Something has changed.
When people ask me how I am, I usually respond with ‘good.’ Sometimes ‘great.’ Lately, however, when I ask people how they are, I don’t hear ‘good,’ or ‘great,’ or even ‘fine.’ The answer always seems to be ‘busy.’
And it’s not really a complaint. It’s almost bragging as if being busy is an indication of status and importance. And while it may sound like a complaint, I get the distinct impression that people think being busy is better – even if it hurts their actual productivity.
In previous times, the absence of work was a status symbol for the leisure class. But no one aims to be Thurston Howell the Third these days, sipping martinis and doing little other than overseeing his investments. Today, it appears that if you are truly successful – you are working around the clock. In the 80’s the acquisition of things added to a person’s status. Today, folks may find conspicuous consumption off-putting. That Hermes Birkin bag or Ferrari might annoy others but it’s much more acceptable to be busy. In America, it’s understood that if we just work harder, the dream can be ours.
Amazingly, even if you aren’t THAT busy, you can still turn your leisure into labor. You can work on yourself by working out. People augment Pilates with indoor cycling, kickboxing and swimming, 5K runs with the training and preparation for them, Yoga with water aerobics.
Technology makes it very easy to be even busier. You can measure everything you do – sleeping, walking and exercising – with a Fitbit. You can track how many connections do you have on LinkedIn, how many followers on Twitter and Instagram, and how many friends and ‘likes’ on Facebook. Your entire life can become measured by output and results. The time you spend on these platforms generate something for the platforms – but nothing of tangible value for you.
Is being busy making you (or those around you) unhappy?
I’ve got some ideas:
Explore what BUSY says about you. Are you using activity to avoid things in your life, dodge people, and escape certain situations? Take 10 minutes to send a gift or card to someone you’ve been thinking about.
Examine what BUSY means to you. Does it mean you are tired, overwhelmed, super stressed, or perhaps more important that someone else? If you tell others you are busy, do you mean that you don’t have time for them, want them to see you as important, responsible or have more important things to do?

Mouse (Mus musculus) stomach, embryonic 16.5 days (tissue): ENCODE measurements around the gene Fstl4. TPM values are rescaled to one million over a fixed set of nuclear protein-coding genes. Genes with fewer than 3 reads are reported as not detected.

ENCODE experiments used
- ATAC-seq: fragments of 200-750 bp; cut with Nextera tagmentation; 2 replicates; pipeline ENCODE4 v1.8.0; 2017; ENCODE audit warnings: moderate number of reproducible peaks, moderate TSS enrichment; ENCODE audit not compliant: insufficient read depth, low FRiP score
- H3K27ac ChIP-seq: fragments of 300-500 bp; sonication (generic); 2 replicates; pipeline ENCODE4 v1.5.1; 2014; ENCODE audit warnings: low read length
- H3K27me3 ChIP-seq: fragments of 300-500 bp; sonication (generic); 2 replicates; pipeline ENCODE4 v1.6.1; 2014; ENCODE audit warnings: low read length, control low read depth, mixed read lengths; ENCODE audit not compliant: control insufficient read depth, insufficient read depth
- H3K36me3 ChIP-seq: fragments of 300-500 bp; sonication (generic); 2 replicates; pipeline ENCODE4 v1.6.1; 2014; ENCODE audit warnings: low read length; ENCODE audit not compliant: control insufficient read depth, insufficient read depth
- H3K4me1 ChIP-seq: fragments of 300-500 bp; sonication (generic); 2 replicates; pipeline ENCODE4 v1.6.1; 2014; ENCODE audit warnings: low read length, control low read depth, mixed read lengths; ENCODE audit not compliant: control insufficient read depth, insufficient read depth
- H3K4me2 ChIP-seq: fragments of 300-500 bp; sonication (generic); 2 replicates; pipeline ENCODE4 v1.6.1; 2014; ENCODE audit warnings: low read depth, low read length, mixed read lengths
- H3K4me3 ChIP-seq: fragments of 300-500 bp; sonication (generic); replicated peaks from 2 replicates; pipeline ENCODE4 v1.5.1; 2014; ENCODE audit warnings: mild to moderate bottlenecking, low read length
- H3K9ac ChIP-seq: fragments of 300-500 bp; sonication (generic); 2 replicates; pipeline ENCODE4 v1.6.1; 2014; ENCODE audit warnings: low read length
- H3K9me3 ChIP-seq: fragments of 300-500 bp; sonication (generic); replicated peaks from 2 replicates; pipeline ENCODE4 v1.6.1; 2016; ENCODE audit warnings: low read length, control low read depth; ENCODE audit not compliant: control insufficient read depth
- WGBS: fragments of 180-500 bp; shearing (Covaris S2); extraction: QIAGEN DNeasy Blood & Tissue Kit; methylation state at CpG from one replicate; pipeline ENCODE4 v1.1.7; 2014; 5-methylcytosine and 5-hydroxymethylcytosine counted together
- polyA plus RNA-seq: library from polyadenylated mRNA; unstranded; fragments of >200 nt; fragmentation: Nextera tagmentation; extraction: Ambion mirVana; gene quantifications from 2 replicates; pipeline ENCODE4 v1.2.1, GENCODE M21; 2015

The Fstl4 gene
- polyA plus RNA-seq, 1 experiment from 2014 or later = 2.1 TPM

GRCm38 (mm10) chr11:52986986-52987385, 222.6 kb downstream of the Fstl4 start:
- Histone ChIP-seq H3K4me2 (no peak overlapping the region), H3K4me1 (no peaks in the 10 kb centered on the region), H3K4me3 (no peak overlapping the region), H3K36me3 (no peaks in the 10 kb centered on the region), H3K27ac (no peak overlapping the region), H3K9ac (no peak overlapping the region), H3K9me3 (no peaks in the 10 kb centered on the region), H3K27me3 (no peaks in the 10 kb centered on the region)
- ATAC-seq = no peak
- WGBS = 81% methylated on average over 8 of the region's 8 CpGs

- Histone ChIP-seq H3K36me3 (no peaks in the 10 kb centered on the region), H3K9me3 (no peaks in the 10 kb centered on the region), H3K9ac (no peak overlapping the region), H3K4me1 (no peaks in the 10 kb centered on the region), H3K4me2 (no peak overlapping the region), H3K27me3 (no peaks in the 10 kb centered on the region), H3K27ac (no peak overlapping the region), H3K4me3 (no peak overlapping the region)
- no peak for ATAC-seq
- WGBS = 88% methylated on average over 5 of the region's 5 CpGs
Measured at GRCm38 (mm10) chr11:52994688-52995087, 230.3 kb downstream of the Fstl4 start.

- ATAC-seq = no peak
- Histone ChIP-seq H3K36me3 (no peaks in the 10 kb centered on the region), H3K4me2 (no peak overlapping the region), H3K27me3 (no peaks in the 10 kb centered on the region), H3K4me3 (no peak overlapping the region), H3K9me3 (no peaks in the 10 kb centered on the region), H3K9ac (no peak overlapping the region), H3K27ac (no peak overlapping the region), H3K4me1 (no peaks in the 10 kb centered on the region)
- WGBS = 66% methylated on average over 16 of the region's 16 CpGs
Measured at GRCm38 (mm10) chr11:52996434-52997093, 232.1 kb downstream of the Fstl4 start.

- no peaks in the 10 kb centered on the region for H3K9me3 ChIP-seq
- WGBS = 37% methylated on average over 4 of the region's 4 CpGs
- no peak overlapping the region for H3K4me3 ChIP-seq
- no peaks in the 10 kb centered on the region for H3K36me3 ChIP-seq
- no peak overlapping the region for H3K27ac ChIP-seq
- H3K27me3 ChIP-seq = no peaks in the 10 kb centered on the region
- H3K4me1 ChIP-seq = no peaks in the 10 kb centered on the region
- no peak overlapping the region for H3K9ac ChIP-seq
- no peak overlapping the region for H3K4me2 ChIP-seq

Plan breaks. Plan a 5-minute call to someone you miss and want to talk with. Catch up with a sibling during your commute. Can you find 10 minutes to send someone a card or flowers to let them know you’ve been thinking about them?
Review and assess how you are spending your time periodically. Set an alarm that goes off every 3 hours and ask yourself “Is what I am doing right now enriching my life? Is it adding to my relationships?” Occasional regular alarms help us assess if are too caught up in things to be aware of how much time we not spending on the people who are supposed to be priorities in our lives.
Replenish your heart and mind. What feeds your soul so you don’t become depleted? What things do you do to nurture yourself? Do you get energized from spending time with people, reading, spending time in nature, or watching sports?
Today, we put a high value on being busy. It’s something to pursue and admire in others. But perhaps the busier we are, the more we disconnect from others and from ourselves as well. It may be that all this being busy is a cover for something else that we prefer not to pay attention to.
Ask yourself what you want your life to look like. Conspicuous production may not be the way to obtain it.